BELGRADE, Serbia (AP) — The Latest on the flow of migrants into Europe (all times local):
Hungary's prime minister is expected to keep migration as a key issue on his agenda after low turnout invalidated a referendum against EU refugee quotas but showed nearly unanimous support for the government position among its supporters.
Analysts said Monday that Prime Minister Viktor Orban and his Fidesz party will use their voters' aversion to migrants to distract from unpleasant matters like corruption and difficulties in the health sector.
Support in the referendum for Orban's opposition to future EU schemes to relocate asylum seekers within the bloc exceeded 98 percent, but only 40.4 percent of eligible voters cast valid ballots, far below the 50 percent-plus-one-vote threshold.
Hungary is also suing the EU to avoid taking in 1,294 asylum seekers from the 160,000 sought to be relocated from Greece and Italy.
The European Union has sealed a deal with Afghanistan to speed the return of Afghans who do not qualify for asylum, just ahead of a donor conference in Brussels for the conflict-torn country.
Under the deal announced Monday, Afghanistan commits to readmit citizens not permitted to stay in Europe and supply travel documents for migrants without papers within a month.
The costs for sending people back will be covered by the EU.
At an international donors' conference on Wednesday, the EU is expected to pledge 1 billion euros ($1.1 billion) a year to Afghanistan through till 2020.
The efficient handling of migrants does not appear to be a condition for receiving the funds.
A spokesman for the European Union's executive arm agrees with Hungary's electoral commission that a weekend referendum on EU migrant quotas was invalid due to insufficient voter turnout.
European Commission spokesman Margaritis Schinas said Monday that because than less than the required 50 percent of voters took part in referendum on Sunday, the vote was "declared legally void by the Hungarian electoral commission."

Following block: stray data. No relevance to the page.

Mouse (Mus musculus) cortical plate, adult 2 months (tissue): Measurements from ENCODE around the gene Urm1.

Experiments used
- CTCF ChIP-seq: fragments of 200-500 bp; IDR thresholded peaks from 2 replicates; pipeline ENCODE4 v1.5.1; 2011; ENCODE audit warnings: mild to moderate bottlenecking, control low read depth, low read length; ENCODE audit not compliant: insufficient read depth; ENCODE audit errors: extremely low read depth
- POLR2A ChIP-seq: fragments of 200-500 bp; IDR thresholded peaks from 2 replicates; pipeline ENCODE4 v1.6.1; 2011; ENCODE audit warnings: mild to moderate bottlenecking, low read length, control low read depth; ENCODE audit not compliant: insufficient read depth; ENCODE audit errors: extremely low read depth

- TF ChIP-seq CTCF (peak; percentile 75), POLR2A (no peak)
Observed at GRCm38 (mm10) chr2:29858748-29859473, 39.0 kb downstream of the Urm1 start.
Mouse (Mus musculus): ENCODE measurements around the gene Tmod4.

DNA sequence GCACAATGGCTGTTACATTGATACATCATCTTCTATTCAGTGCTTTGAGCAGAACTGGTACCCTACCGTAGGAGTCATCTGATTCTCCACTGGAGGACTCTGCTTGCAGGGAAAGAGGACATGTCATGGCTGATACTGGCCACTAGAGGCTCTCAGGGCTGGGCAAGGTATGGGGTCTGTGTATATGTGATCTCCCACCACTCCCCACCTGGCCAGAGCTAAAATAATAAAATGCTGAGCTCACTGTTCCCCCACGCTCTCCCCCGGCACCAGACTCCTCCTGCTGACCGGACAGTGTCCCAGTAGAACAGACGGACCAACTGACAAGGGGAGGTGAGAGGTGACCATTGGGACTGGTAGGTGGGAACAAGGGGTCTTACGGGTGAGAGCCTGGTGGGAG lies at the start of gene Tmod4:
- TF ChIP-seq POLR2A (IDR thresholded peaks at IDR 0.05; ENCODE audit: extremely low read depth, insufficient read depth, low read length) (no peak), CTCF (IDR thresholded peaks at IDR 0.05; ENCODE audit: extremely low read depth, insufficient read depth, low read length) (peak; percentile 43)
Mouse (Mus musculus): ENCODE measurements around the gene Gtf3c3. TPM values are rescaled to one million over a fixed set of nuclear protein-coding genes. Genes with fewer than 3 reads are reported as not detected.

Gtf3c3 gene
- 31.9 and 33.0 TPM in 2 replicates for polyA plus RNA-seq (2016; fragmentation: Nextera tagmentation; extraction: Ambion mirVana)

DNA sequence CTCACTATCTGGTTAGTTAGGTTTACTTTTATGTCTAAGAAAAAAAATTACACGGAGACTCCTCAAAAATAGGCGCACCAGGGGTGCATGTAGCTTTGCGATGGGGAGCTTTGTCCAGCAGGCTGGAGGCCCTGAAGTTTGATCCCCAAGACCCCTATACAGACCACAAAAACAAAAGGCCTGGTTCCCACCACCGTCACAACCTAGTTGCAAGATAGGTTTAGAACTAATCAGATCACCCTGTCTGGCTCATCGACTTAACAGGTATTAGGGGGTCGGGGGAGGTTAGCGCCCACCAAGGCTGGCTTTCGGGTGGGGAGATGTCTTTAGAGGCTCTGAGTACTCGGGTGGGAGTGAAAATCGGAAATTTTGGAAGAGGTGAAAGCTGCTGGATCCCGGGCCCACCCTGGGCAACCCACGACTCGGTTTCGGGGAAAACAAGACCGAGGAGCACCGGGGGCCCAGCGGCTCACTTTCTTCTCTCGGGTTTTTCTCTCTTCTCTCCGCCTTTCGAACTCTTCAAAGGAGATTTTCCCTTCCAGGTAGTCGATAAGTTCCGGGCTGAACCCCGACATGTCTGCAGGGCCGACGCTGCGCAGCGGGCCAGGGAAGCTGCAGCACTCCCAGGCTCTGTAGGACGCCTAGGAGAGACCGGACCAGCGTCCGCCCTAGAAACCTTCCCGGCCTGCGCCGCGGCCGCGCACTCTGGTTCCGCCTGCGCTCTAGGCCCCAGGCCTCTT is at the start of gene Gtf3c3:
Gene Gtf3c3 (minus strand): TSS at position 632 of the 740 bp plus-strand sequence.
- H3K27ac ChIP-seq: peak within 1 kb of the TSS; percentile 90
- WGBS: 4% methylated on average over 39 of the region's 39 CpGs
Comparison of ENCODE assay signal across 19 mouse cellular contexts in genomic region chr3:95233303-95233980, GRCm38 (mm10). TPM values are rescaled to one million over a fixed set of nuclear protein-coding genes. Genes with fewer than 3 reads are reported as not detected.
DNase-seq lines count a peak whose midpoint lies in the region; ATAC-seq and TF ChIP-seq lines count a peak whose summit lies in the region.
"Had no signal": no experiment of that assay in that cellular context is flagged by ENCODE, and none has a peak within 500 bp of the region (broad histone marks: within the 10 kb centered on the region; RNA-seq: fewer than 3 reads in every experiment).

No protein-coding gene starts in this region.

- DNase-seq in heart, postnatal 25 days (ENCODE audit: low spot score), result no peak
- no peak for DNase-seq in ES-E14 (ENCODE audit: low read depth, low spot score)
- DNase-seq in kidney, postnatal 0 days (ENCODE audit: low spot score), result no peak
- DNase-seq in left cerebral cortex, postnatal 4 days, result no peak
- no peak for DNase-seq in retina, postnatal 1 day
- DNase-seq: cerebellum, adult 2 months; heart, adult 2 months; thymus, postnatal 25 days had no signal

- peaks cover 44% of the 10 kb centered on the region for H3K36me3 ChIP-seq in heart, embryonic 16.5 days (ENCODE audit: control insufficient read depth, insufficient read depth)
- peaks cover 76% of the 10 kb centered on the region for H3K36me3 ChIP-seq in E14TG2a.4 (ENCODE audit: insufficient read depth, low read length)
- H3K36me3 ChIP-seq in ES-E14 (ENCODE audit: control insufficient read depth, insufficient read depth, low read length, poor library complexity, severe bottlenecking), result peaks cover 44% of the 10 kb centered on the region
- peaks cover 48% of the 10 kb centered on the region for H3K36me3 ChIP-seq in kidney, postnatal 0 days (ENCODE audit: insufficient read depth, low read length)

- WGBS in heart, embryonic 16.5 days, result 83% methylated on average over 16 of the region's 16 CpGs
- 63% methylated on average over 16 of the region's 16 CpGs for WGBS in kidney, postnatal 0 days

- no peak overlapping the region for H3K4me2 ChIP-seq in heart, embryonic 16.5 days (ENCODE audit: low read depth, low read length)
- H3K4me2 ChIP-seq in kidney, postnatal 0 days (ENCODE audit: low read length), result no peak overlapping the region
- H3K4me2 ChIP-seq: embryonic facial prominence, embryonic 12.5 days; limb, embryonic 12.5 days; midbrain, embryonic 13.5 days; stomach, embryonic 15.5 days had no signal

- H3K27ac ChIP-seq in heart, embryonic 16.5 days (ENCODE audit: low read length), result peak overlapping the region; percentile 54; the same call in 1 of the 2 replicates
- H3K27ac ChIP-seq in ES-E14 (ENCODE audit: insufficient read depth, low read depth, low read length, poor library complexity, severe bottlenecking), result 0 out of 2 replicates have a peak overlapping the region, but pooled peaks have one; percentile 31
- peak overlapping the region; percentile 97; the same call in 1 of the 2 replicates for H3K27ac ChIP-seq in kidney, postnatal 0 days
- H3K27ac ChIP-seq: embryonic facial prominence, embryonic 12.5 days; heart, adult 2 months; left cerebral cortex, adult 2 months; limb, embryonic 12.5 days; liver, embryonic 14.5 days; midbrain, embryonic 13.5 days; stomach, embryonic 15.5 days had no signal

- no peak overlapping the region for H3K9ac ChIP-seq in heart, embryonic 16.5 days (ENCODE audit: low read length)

Hungary has staunchly opposed a Commission scheme to redistribute 160,000 refugees from overwhelmed Greece and Italy among other EU member countries.
Most of the 43 percent of voters who did cast ballots Sunday supported Budapest's opposition to future, mandatory EU moves to relocate asylum-seekers.
Schinas said: "We respect the democratic will of the Hungarian people, both of those who voted and of those who did not."
Serbia's president says the Balkan country will seal its borders to stop migrants if the European Union countries further along the migration route fully block their boundaries against people fleeing war and poverty.
Tomislav Nikolic said Monday that Serbia must avoid becoming a dead end from where migrants can no longer move forward. He says that at that point Serbia "will have to close its border for migrants ... because they don't want to be here."
Serbia has been toughening its policies lately after increasing numbers of migrants have entered the country looking for ways to cross into EU members Croatia or Hungary.
Serbia already has stepped up patrols along its borders with Macedonia and Bulgaria to minimize the influx. There are some 6,000 migrants currently in the country.
This story has been corrected from an earlier version to show that a European Commission representative speaking about Hungary's referendum is a spokesman, not spokeswoman.